ANDERSON, Ind. — Myers and Ford Autoworld executives and city officials Tuesday turned the first shovelfuls of dirt for a redevelopment project that will transform an abandoned industrial brownfield into a sleek, new automotive superstore by next year.
The new dealership buildings will occupy about 48,000 square feet of space on the former General Motors Plant 11 site at South Scatterfield Road and 32nd Street, but the total project footprint when complete next year will be about 250,000 square feet.
Autoworld President Mary Jamerson expects to invest $7.5 million in the new dealerships and eventually create up to 30 new jobs.
Flanked by key members of her Myers Autoworld and Ford Autoworld dealerships staff, Jamerson said she is thrilled to be part of a rebirth of a part of Anderson that has struggled since the departure of General Motors.
“It’s a milestone for our company and a milestone for our community that we can bring this once-prosperous land back to prosperity again for our community. We’re excited,” Jamerson said. “I can promise you that no building in the world will be built with more loving hands than these.”
Mayor Kevin Smith said Jamerson’s decision to relocate her dealerships on industrial brownfield land actually marks the reuse of more than 200 acres that represent prime land for development on “one of the highest traffic count roads that we have in the city.”
Jamerson’s decision to build on the former GM factory site activates the state’s last-granted CRED — Community Revitalization Enhancement District — zone, which has gone unused for nearly 8 years.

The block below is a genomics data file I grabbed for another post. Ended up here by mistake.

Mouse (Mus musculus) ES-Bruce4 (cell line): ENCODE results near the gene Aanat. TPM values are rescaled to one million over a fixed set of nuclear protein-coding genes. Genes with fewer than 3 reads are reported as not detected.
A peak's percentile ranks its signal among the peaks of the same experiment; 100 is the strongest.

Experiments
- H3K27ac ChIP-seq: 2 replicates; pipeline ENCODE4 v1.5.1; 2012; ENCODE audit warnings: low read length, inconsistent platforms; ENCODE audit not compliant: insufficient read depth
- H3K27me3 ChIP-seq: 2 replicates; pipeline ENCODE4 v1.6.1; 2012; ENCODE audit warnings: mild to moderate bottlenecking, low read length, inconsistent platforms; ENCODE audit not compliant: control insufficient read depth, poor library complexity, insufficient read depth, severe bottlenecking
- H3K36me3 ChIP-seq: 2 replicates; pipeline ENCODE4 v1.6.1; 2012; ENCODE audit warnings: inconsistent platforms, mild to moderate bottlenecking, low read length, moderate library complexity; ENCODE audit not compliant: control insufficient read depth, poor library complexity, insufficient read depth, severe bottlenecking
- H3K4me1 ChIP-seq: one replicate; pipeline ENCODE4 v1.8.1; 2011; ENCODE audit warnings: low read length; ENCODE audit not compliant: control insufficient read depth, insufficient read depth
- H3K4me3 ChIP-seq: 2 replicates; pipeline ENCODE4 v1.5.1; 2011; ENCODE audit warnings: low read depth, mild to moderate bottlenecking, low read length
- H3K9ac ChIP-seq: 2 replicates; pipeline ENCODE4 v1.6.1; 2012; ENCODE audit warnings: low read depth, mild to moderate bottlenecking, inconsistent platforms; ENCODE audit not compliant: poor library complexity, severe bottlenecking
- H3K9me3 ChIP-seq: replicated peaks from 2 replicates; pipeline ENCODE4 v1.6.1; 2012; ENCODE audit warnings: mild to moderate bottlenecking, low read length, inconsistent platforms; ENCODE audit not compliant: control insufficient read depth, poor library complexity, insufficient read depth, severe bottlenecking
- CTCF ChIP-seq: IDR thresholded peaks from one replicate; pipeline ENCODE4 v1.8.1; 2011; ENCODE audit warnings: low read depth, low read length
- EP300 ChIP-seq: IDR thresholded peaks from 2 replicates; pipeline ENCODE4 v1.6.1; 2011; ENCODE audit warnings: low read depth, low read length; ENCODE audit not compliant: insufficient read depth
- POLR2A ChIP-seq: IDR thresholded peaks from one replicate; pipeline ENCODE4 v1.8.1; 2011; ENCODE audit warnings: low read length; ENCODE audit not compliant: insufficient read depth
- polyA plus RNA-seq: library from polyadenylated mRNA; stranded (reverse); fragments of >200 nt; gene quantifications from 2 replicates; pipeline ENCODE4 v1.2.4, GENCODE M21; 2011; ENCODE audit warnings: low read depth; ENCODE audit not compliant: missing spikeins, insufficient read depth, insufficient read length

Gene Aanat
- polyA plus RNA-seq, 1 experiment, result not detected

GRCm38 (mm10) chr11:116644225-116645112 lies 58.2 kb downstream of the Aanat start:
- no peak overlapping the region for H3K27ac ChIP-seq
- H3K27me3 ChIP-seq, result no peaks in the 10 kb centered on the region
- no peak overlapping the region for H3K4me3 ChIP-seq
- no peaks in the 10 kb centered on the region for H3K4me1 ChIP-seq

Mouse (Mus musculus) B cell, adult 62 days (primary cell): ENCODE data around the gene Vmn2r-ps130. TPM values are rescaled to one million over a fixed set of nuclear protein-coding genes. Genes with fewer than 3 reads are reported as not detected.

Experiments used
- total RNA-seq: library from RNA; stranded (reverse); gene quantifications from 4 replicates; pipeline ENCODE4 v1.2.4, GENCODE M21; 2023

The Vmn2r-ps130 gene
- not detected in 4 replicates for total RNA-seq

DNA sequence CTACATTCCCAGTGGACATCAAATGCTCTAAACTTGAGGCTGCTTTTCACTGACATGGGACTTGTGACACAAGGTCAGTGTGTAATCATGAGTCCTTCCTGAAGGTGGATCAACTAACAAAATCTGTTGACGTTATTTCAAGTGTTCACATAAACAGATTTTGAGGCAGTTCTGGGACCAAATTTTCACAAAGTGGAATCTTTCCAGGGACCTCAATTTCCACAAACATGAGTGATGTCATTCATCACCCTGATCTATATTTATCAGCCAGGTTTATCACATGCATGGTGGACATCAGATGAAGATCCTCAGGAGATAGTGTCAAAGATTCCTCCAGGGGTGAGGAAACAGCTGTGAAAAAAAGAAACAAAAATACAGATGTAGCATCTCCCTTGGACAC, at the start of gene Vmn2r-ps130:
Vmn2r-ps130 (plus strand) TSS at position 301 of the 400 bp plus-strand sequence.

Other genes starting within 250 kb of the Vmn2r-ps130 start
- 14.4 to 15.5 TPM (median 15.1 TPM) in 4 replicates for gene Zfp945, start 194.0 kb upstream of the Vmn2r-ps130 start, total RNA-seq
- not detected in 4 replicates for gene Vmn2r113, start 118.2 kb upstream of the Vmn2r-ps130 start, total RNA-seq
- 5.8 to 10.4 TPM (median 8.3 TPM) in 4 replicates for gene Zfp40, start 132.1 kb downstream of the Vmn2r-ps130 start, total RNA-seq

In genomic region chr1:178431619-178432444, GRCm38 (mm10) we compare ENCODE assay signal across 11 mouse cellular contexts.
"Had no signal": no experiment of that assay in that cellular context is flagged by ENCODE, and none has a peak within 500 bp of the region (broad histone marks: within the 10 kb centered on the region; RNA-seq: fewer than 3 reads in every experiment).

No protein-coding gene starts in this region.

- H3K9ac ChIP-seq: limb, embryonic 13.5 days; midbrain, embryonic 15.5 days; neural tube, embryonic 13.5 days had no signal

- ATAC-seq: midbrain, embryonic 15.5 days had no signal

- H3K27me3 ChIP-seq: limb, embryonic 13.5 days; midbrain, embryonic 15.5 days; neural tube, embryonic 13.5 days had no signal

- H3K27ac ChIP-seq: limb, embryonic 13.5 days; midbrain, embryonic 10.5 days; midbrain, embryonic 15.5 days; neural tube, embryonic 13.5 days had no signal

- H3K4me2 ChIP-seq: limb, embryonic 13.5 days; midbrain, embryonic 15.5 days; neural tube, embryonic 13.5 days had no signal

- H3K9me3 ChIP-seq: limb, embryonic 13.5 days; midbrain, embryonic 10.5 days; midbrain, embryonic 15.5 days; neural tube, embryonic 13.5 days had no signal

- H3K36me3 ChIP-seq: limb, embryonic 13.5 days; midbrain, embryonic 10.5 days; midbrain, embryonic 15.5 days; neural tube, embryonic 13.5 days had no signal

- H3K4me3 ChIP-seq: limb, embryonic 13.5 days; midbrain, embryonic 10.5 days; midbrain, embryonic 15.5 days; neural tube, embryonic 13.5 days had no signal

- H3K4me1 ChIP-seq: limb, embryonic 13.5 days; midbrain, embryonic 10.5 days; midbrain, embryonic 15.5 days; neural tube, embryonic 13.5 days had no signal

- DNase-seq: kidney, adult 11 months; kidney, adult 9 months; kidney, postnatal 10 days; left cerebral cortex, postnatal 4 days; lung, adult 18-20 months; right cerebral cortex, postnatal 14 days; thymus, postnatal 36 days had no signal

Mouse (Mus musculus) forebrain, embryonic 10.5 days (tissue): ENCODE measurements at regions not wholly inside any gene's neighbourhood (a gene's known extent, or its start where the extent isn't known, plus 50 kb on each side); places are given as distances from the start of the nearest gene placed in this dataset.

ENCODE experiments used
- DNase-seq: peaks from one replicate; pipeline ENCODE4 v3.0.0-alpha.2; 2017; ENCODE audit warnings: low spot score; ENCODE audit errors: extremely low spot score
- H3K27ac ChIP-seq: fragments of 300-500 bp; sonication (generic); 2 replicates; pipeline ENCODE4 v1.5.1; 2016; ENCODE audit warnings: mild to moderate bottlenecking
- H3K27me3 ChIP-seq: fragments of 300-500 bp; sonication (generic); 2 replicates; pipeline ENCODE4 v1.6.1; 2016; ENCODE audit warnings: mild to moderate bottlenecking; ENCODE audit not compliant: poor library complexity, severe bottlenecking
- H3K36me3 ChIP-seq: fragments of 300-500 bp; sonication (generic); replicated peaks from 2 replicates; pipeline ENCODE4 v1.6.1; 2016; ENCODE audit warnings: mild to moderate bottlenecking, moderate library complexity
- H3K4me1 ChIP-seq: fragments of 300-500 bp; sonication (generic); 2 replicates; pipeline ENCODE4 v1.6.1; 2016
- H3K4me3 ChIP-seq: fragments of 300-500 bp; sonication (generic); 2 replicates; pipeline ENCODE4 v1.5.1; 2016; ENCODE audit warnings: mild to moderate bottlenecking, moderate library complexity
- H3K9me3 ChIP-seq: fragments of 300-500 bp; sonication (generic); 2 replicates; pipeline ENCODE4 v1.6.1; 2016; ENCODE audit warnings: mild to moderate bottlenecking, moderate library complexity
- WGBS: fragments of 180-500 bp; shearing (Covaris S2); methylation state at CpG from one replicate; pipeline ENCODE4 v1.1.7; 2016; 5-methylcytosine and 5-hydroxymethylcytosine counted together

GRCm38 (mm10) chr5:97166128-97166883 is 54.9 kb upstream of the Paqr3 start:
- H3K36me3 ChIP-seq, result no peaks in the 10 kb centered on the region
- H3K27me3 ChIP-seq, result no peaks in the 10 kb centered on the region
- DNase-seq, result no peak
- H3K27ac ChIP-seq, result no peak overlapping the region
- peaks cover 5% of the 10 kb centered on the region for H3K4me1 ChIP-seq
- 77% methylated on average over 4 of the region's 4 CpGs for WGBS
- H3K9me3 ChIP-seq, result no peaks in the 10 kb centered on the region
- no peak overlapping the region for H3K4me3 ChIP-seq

In a CRED district, the city can collect any sales tax that would normally go to the state — up to a maximum annual amount of $750,000 — and use that money to build infrastructure within the district, making it more attractive to other developers.
That’s one of the things that will occur as Jamerson’s new dealerships begin to take shape.
Anderson will invest approximately $1.5 million in improvements on Scatterfield Road, including at least three commercial access points; and will also invest $1 million to relocate electric and other utilities, said Greg Winkler, interim economic development director.
“What this project that Mary Jamerson has brought to the city allows us, as a group of citizens, to capture revenues that we would not have had otherwise,” Smith said. “Mary Jamerson and her team are at the forefront of that.”
Jamerson said she hopes to have the dealerships under roof by winter, and open sometime early next year.
After that, the company plans to donate one of its current buildings on North Broadway to Ivy Tech Community College, which plans to use the location for its automotive training facility.
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